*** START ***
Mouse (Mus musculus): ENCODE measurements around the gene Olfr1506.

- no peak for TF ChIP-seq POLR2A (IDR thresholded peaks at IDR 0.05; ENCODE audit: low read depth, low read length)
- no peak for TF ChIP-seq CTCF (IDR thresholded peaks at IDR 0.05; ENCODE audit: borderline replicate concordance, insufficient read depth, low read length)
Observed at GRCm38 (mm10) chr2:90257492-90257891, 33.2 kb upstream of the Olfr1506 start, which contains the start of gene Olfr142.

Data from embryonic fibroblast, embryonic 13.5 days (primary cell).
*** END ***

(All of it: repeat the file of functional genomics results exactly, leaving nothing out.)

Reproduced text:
Mouse (Mus musculus): ENCODE measurements around the gene Olfr1506.

- no peak for TF ChIP-seq POLR2A (IDR thresholded peaks at IDR 0.05; ENCODE audit: low read depth, low read length)
- no peak for TF ChIP-seq CTCF (IDR thresholded peaks at IDR 0.05; ENCODE audit: borderline replicate concordance, insufficient read depth, low read length)
Observed at GRCm38 (mm10) chr2:90257492-90257891, 33.2 kb upstream of the Olfr1506 start, which contains the start of gene Olfr142.

Data from embryonic fibroblast, embryonic 13.5 days (primary cell).